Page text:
In other words,
A striking feature of this expansion is the amount of cancellation in the product. The indices 1, 2, 5, 7, 12, ... appearing on the right hand side are called pentagonal numbers (or more accurately, generalized pentagonal numbers).
The theorem can be given a combinatorial interpretation in terms of partitions. In particular, the left hand side is a generating function for the number of partitions of n into an even number of distinct parts minus the number of partitions of n into an odd number of distinct parts. (The article on unrestricted partition functions discusses this type of generating function.)
For example, the x5 coefficient is 1 because of there are two ways to split 5 into an even number of distinct parts (4+1 and 3+2), but only one way to do so for an odd number of distinct parts (5 itself).
This interpretation leads to an elegant proof of the identity via involution. Consider the Ferrers graph of any partition of n into distinct parts. For example, the diagram below shows n = 20 and the partition 20 = 7 + 6 + 4 + 3.
Let k be the number of elements in the smallest row of our graph. Let s be the number of elements in the rightmost 45 degree line of our graph (the dots which are red in the above diagram). In the diagram above, s = 2 and k = 3.
If k > s, we take the rightmost 45 degree line and move it to form a new row, as in the graph below.
If this is not the case (as in our newly formed graph where k = 2, s = 5) we reverse the process by moving the bottom row to form a new 45 degree line (in effect adding 1 element to each of the first k rows). In our case, this takes us back into the first graph.
A bit of thought shows that in fact applying this process twice brings us back to the original graph and the process always changes the parity of the number of rows. Thus this process (when it can be performed) enables us to pair off the Ferrers' graphs of partitions contributing 1 and -1 to the original sum. Everything cancels, UNLESS there are some cases where our operation cannot be performed. In fact, there are two of them.
1) k = s and the rightmost diagonal and bottom row meet. For example,
Attempting to perform the operation would lead us to:
which fails to change the parity of the number of rows, and is not reversible in the sense that performing the operation again does not take us back to the original graph. If there are k elements in the last row of the original graph, then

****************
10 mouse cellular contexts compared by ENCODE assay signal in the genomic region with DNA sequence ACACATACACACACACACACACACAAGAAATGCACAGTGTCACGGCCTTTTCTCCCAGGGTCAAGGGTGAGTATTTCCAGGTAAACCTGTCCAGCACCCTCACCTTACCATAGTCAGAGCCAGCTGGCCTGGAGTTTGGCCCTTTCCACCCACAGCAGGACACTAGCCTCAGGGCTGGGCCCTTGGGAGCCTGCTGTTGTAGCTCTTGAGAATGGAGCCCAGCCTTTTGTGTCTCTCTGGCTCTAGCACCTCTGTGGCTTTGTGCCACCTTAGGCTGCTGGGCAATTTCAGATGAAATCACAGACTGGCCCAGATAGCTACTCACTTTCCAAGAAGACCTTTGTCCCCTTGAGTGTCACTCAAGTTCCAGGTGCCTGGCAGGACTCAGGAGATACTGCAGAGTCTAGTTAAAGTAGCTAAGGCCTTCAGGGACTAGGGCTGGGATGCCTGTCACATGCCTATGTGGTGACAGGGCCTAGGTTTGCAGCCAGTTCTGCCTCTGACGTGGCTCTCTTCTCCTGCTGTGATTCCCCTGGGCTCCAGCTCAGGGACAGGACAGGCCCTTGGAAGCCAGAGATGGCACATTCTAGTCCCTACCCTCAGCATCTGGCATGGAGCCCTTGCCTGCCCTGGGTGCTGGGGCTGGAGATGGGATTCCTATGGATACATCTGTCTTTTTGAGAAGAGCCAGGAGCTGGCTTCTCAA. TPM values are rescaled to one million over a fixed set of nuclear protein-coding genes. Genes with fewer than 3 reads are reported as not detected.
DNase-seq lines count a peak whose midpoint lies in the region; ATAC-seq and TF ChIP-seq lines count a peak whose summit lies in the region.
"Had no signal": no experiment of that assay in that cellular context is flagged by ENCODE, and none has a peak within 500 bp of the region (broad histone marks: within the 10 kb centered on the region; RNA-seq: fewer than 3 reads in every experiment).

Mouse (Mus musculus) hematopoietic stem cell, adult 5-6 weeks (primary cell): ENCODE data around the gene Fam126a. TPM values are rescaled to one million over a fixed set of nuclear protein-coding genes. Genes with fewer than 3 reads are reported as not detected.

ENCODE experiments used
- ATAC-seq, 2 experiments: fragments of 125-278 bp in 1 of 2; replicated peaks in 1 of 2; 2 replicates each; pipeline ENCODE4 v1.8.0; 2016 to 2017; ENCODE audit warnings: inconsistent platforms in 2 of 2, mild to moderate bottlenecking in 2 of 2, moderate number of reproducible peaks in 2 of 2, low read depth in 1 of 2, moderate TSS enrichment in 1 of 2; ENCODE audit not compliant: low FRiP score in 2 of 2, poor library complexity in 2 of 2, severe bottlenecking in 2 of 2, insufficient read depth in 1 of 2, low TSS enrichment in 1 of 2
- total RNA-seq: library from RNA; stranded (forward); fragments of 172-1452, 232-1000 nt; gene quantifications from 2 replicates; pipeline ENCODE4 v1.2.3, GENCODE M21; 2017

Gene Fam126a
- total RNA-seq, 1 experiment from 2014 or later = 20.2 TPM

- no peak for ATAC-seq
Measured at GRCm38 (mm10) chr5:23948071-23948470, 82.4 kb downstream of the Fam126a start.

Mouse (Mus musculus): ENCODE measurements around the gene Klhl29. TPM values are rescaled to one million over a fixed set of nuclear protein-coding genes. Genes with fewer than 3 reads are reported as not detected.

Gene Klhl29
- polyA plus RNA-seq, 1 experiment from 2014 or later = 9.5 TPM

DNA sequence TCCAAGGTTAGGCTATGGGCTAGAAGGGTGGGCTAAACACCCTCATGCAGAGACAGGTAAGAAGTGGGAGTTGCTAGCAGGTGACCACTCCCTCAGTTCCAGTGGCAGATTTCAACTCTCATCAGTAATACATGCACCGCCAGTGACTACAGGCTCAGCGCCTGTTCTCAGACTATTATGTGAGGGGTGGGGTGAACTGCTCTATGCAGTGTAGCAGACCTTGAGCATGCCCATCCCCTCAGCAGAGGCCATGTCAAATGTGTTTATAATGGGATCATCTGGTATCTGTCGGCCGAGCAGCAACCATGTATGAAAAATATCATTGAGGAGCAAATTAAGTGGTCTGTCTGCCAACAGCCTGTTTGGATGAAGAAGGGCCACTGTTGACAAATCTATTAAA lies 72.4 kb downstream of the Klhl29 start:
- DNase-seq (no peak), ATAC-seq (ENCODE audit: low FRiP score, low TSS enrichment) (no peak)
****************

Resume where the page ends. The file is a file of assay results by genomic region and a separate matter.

2) k = s+1 and the rightmost diagonal and bottom row meet. For example,
Our operation requires us to move the right diagonal to the bottom row, but that would lead to two rows of 3 elements, forbidden since we're counting partitions into distinct parts. This is the previous case but with one fewer row, so
where m=1-k (which is negative).
In summary, we have shown that partitions into an even number of distinct parts and an odd number of distinct parts exactly cancel each other out, except for pentagonal numbers, where there is exactly one case left over (which contributes a factor of (-1)k). But this is precisely what the right side of the identity says should happen, so we are finished.
This gives a beautiful recurrence for calculating , the number of partitions of n Partition function (number theory).
or more formally,
where the summation is over all (including negative) i and is the pentagonal number calculated as above.
Another way of proving the identity is by observing its implications on certain sets of partitions. Start by noting that is the exact inverse (in terms of formal power series) of the well known generating function for the partiton function p(n), . This means that
where an is the coefficient of xn in the expansion of our product. We thus have a0 p(0) = a0 = 1 and for all (which, of course, is a recurrence relation that defines the ai uniquely). It is now easy to find an equivalence to our identity in terms of sets of partitions. Indeed, if we are to find
which transcribes in terms of sets of partitions as the fact that the sets
is actually an involution (and thus in particular a bijection), which proves our claim and the identity.
Here is a simple Python program which computes partitions using the Pentagonal number theorem.
pentagonal = lambda n : n*(3*n-1)/2
def generalised_pentagonal(n): # 0, 1, -1, 2, -2
if n < 0: return 0
if n%2 == 0: return pentagonal(n/2+1)
else: return pentagonal(-(n/2+1))
pt = 
for n in range (1, 1000+1):
r = 0
f = -1
i = 0
while generalised_pentagonal(i) <= n:
k = generalised_pentagonal(i)
if k > n:
if i%2==0: f = -f
r += f*pt[n - k]
i += 1